I shared two Sabbatical articles with my writing group last week. Aside from the small suggestions of grammar and sentence structure, I heard comments that I need to pay more attention to story. These articles could be more than just a journal of my activities. They should be the ongoing story of a series of transformative activities. Not everyone is fortunate enough to be in a profession that allows them an unstructured leave from daily responsibilities to spend an extended period of time learning and thinking. However, the Sabbatical can be experienced in microcosm if the story can be translated into the reader’s life.

Here’s a story from the first week of Sabbatical: One of my more mundane activities has been making soup. When I was first learning to cook seriously, in my early 20’s, I thought cooking soup required magic. My mother is a wonderful cook. I could never figure out how she could turn water into this rich, fragrant, golden liquid called chicken soup until I tried it for myself. I discovered that cooking soup simply requires throwing the ingredients into a pot of water and cooking it for hours, letting the magic of chemistry blend the flavors together, pull the starches and bind the liquid together into … soup!

If all you have at your disposal is standard kitchen equipment (i.e., no pressure cooker), you can’t rush the process of making soup. You can’t turn the stove up to high and make the magic happen faster. Similarly, the learning that happens during a sabbatical takes time. What do you do when you don’t have extended unstructured time? One answer, the Jewish answer, is that you can build a mini-sabbatical, called Shabbat, into your week. Magic happens on Shabbat when you decline to schedule shopping, entertainment opportunities, or children’s obligations, but rather spend the time in prayer (preferably community-based prayer), study, reading, contemplation, socializing, and eating meals with family and/or friends.

Winter is approaching. What a good time to make soup and make Shabbat!

The Challenge of Being Unscheduled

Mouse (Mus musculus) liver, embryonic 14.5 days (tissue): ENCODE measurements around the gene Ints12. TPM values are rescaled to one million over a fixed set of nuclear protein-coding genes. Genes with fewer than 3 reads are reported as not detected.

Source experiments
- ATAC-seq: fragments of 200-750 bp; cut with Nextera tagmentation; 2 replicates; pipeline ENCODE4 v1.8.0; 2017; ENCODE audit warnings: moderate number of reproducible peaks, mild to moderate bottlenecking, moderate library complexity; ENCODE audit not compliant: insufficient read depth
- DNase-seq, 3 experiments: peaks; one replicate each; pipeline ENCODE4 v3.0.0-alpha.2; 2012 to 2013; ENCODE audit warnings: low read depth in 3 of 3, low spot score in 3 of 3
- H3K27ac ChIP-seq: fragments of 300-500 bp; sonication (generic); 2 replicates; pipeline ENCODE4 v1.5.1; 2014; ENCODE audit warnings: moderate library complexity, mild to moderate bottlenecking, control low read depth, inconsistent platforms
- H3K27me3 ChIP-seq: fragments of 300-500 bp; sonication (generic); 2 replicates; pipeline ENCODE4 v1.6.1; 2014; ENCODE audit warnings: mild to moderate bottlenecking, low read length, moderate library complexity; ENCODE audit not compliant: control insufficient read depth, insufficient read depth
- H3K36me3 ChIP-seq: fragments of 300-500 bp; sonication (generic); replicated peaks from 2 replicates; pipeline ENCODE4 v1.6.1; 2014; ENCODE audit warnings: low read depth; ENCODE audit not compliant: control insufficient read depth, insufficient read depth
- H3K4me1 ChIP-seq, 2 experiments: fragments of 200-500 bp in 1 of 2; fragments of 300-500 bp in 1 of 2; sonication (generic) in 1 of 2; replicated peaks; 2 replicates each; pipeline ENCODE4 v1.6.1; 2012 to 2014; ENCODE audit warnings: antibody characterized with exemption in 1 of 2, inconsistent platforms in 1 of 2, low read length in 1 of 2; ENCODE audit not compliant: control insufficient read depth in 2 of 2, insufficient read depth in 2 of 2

The third day of my Sabbatical, I lost the watch that my grandparents gave me on June 2, 1982, for my High School graduation. I thought I might have left it in a locker at the Y the day before. No one had turned it in at the desk at the Y, so I kept looking. I found it later in the day in my dresser, exactly where I had left it. I also lost my debit card. Later, I found it tucked into my checkbook, again exactly where I had left it. At the end of the day, I lost part of my iPad charger. After much searching, I found it under the passenger seat in my car. I had put it on the seat in the car – it took the better part of an hour to find exactly where it had migrated.

The next day, I sort of lost one of my sons. I was supposed to pick up my two older sons from school. I picked up one of them, but forgot that I was supposed to pick up the other. He waited patiently until my wife noticed he was missing and went back to school to get him, 45 minutes later. Later that night, I temporarily lost my cellphone.

I am not normally a person who loses quite so many things. Fortunately, I recovered everything I lost, but something is clearly going on with my mind and I know what it is. It’s the Sabbatical.

Normally, my time is relatively scheduled. Even when I have unscheduled time, I have a defined list of things that I need to do to prepare for classes and meetings or finish bulletin or Mlive articles. Suddenly, I am temporarily free from my synagogue responsibilities and in order for Sabbatical time to work properly, I need to let myself drift a bit. The lack of order in my life is expressing itself by a lack of order in my mind. I know from past experience that in order to let myself explore new things in a completely new way (part of the purpose of Sabbatical time), I need to give myself the unstructured time. Eventually, I will start on some reading and writing projects and a direction will present itself, and my time, although still my own, will fall into a less chaotic pattern.

Meanwhile, I am focusing on self care – exercising and strength training at the Y – and taking care of some long overdue projects at home. I am also trying harder to keep my things – and my children – organized.